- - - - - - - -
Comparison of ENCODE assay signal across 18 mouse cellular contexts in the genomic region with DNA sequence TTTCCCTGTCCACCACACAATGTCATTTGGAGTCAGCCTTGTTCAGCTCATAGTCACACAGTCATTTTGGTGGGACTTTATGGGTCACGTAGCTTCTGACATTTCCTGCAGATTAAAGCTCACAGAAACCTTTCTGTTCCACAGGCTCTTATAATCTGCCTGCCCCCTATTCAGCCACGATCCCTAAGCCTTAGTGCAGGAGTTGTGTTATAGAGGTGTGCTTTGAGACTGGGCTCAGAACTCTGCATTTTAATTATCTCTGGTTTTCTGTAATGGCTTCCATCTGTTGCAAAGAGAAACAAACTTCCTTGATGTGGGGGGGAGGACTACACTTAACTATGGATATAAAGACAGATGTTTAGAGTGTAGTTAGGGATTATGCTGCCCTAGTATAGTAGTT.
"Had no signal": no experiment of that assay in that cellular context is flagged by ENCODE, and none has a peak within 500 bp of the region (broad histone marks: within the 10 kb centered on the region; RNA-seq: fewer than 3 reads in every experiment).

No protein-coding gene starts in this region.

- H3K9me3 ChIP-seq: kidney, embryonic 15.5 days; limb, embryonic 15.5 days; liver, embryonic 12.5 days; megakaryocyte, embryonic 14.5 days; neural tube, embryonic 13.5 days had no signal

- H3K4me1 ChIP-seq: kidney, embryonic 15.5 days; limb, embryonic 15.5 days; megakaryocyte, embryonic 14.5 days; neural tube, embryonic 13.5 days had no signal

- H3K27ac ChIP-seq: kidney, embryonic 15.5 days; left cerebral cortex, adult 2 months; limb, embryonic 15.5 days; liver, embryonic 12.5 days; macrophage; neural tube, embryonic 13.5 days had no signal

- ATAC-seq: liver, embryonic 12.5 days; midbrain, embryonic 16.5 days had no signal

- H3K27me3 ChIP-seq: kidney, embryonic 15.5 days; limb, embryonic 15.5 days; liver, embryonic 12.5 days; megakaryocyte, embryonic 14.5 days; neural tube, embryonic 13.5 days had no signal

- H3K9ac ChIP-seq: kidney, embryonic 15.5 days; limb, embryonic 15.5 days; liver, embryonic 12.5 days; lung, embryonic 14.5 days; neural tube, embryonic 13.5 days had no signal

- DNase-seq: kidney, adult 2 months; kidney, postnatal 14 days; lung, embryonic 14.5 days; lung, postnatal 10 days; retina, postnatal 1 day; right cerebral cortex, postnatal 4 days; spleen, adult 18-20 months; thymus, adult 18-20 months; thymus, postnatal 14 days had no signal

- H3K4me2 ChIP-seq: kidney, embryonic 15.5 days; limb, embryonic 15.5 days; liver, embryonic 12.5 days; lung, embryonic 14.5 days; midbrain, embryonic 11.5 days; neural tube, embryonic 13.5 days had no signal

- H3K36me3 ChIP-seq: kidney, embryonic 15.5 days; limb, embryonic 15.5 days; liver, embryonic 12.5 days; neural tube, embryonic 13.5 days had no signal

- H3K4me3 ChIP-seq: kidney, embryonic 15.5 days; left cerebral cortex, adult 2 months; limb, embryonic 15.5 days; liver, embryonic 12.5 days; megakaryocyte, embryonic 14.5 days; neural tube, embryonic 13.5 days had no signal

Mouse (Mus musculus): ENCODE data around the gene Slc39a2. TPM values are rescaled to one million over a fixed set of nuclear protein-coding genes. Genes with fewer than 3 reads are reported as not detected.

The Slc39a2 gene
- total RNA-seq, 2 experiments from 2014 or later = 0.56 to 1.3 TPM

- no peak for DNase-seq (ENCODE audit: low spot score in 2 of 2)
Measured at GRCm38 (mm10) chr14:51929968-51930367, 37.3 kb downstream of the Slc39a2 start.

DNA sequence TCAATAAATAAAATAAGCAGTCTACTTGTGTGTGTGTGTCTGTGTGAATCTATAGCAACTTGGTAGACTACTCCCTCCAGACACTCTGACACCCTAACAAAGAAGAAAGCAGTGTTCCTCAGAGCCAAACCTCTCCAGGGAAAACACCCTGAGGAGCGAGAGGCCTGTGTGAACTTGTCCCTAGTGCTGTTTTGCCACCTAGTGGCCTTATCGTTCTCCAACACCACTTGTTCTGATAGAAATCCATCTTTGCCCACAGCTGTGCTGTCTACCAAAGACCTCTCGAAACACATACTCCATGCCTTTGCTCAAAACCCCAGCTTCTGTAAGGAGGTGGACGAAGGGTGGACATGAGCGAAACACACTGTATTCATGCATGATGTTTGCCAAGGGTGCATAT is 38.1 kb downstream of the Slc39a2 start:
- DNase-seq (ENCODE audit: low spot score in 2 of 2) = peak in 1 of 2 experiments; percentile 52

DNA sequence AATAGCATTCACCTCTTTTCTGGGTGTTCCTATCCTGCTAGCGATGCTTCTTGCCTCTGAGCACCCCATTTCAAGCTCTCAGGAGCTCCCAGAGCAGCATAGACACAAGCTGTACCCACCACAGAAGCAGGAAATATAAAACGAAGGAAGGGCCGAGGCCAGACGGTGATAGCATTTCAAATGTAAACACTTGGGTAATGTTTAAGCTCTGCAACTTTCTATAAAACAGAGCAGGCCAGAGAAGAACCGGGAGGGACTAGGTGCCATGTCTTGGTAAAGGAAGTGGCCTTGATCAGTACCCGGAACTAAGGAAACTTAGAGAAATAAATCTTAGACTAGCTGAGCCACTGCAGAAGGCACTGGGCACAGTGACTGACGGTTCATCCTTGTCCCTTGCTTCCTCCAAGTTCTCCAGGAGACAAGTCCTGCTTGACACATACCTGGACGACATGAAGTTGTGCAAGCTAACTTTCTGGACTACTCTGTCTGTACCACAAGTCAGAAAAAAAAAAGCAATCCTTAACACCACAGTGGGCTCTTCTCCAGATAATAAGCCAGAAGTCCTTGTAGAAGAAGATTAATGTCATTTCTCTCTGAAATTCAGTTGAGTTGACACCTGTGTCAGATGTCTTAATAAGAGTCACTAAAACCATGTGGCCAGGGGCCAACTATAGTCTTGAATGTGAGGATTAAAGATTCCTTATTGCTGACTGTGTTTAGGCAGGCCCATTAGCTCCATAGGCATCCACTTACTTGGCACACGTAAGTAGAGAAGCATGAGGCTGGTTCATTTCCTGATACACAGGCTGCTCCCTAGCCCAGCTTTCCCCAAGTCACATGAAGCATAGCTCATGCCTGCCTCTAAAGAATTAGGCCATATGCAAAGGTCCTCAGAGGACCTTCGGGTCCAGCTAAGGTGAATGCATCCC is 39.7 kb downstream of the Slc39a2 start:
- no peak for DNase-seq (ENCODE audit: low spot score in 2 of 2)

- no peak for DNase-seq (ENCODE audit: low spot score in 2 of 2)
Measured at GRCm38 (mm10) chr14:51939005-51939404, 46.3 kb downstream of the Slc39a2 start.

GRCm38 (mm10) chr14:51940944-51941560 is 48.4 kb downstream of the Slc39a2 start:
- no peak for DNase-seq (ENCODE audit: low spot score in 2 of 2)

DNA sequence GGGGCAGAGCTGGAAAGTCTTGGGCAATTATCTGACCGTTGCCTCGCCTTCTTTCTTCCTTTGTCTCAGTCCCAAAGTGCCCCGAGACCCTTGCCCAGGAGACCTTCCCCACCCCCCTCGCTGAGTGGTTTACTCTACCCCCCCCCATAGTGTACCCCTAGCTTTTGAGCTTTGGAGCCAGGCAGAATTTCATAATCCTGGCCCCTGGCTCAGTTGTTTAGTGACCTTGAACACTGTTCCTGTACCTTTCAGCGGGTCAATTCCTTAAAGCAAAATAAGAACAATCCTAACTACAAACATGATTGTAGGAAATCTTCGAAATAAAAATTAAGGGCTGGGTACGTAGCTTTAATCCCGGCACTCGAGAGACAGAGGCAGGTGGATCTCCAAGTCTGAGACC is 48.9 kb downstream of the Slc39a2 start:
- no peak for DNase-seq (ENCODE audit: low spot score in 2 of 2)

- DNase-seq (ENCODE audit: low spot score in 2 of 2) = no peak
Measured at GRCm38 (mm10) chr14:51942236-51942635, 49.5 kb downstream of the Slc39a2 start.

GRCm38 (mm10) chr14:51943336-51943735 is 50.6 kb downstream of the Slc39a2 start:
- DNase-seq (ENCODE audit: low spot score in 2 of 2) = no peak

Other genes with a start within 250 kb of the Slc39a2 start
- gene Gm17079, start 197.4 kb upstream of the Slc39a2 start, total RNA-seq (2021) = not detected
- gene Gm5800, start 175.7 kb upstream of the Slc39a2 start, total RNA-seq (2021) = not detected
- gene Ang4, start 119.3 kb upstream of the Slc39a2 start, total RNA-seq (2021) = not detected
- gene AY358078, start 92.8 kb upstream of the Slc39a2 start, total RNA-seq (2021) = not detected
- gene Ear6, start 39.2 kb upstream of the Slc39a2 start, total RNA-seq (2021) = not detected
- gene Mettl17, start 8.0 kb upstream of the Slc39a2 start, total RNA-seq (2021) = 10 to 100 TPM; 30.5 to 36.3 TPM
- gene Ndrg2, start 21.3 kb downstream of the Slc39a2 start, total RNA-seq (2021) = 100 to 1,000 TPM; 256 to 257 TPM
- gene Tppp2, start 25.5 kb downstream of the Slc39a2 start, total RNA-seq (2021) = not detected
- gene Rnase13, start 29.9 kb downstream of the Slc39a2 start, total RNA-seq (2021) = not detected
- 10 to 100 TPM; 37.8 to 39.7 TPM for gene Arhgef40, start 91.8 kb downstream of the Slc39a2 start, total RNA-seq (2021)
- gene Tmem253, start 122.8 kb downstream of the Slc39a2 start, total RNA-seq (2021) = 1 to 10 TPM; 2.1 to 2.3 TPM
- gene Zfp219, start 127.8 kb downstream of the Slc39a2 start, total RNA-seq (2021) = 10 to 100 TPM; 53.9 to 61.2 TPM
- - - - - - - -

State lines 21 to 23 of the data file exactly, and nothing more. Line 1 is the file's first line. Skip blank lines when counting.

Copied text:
DNA sequence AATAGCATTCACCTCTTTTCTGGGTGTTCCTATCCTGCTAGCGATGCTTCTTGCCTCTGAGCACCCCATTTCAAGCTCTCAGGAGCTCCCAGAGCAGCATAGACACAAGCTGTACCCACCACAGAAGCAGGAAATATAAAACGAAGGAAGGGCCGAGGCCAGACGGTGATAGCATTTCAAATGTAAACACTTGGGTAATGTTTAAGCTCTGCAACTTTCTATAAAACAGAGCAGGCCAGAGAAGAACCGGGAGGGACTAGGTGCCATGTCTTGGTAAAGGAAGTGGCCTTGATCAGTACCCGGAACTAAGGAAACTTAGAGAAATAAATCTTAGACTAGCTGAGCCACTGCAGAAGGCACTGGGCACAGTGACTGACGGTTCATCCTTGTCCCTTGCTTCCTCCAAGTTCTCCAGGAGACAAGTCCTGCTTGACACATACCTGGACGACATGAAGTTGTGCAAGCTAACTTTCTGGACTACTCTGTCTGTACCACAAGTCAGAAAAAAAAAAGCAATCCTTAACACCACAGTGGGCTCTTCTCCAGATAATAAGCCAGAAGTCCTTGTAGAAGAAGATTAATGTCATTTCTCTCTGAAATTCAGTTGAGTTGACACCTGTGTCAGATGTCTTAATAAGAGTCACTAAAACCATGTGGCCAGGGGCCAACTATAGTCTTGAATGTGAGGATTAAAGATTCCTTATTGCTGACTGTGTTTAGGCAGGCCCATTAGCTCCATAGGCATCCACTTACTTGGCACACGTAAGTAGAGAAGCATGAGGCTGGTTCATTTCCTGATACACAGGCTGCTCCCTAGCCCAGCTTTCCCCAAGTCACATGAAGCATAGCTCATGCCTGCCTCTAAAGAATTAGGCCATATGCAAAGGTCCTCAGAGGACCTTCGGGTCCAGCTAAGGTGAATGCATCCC is 39.7 kb downstream of the Slc39a2 start:
- no peak for DNase-seq (ENCODE audit: low spot score in 2 of 2)

- no peak for DNase-seq (ENCODE audit: low spot score in 2 of 2)